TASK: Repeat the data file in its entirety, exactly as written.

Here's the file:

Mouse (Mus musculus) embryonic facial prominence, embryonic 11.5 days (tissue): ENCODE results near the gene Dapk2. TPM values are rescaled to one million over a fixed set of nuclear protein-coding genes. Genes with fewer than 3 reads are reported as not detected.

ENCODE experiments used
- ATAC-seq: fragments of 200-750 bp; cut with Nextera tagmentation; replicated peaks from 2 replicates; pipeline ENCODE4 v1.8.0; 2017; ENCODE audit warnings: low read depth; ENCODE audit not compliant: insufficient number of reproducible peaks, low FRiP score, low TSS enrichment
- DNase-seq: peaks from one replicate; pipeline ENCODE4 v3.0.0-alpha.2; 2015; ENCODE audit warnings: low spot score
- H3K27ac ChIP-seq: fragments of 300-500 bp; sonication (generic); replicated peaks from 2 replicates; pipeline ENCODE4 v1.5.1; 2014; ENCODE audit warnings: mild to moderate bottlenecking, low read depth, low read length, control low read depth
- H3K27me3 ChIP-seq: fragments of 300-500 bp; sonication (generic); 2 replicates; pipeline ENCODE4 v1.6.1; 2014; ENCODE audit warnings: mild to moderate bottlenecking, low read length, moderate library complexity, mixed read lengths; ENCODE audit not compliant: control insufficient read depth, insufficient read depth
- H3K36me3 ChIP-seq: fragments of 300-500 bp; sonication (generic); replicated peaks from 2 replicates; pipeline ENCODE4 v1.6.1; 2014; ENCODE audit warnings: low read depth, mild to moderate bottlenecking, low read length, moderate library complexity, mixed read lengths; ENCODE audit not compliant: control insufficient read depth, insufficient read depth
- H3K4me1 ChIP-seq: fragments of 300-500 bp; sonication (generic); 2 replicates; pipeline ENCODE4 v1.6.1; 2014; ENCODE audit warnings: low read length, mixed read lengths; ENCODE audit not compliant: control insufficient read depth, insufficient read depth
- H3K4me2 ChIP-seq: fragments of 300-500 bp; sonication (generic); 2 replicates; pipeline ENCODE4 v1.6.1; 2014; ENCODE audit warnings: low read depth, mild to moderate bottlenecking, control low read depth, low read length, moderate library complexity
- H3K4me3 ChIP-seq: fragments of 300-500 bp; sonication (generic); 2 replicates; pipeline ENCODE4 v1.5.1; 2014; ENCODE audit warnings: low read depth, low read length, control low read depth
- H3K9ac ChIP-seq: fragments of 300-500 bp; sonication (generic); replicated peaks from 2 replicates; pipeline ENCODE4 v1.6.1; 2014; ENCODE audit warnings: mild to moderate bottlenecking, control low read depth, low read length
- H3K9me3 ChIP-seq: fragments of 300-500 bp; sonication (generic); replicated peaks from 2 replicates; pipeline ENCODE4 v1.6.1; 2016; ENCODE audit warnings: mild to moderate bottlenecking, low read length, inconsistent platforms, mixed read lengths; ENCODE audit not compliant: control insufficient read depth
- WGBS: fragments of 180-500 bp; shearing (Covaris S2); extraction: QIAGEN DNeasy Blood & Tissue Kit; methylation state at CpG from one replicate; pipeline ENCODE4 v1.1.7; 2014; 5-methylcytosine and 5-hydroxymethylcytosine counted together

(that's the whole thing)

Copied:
Mouse (Mus musculus) embryonic facial prominence, embryonic 11.5 days (tissue): ENCODE results near the gene Dapk2. TPM values are rescaled to one million over a fixed set of nuclear protein-coding genes. Genes with fewer than 3 reads are reported as not detected.

ENCODE experiments used
- ATAC-seq: fragments of 200-750 bp; cut with Nextera tagmentation; replicated peaks from 2 replicates; pipeline ENCODE4 v1.8.0; 2017; ENCODE audit warnings: low read depth; ENCODE audit not compliant: insufficient number of reproducible peaks, low FRiP score, low TSS enrichment
- DNase-seq: peaks from one replicate; pipeline ENCODE4 v3.0.0-alpha.2; 2015; ENCODE audit warnings: low spot score
- H3K27ac ChIP-seq: fragments of 300-500 bp; sonication (generic); replicated peaks from 2 replicates; pipeline ENCODE4 v1.5.1; 2014; ENCODE audit warnings: mild to moderate bottlenecking, low read depth, low read length, control low read depth
- H3K27me3 ChIP-seq: fragments of 300-500 bp; sonication (generic); 2 replicates; pipeline ENCODE4 v1.6.1; 2014; ENCODE audit warnings: mild to moderate bottlenecking, low read length, moderate library complexity, mixed read lengths; ENCODE audit not compliant: control insufficient read depth, insufficient read depth
- H3K36me3 ChIP-seq: fragments of 300-500 bp; sonication (generic); replicated peaks from 2 replicates; pipeline ENCODE4 v1.6.1; 2014; ENCODE audit warnings: low read depth, mild to moderate bottlenecking, low read length, moderate library complexity, mixed read lengths; ENCODE audit not compliant: control insufficient read depth, insufficient read depth
- H3K4me1 ChIP-seq: fragments of 300-500 bp; sonication (generic); 2 replicates; pipeline ENCODE4 v1.6.1; 2014; ENCODE audit warnings: low read length, mixed read lengths; ENCODE audit not compliant: control insufficient read depth, insufficient read depth
- H3K4me2 ChIP-seq: fragments of 300-500 bp; sonication (generic); 2 replicates; pipeline ENCODE4 v1.6.1; 2014; ENCODE audit warnings: low read depth, mild to moderate bottlenecking, control low read depth, low read length, moderate library complexity
- H3K4me3 ChIP-seq: fragments of 300-500 bp; sonication (generic); 2 replicates; pipeline ENCODE4 v1.5.1; 2014; ENCODE audit warnings: low read depth, low read length, control low read depth
- H3K9ac ChIP-seq: fragments of 300-500 bp; sonication (generic); replicated peaks from 2 replicates; pipeline ENCODE4 v1.6.1; 2014; ENCODE audit warnings: mild to moderate bottlenecking, control low read depth, low read length
- H3K9me3 ChIP-seq: fragments of 300-500 bp; sonication (generic); replicated peaks from 2 replicates; pipeline ENCODE4 v1.6.1; 2016; ENCODE audit warnings: mild to moderate bottlenecking, low read length, inconsistent platforms, mixed read lengths; ENCODE audit not compliant: control insufficient read depth
- WGBS: fragments of 180-500 bp; shearing (Covaris S2); extraction: QIAGEN DNeasy Blood & Tissue Kit; methylation state at CpG from one replicate; pipeline ENCODE4 v1.1.7; 2014; 5-methylcytosine and 5-hydroxymethylcytosine counted together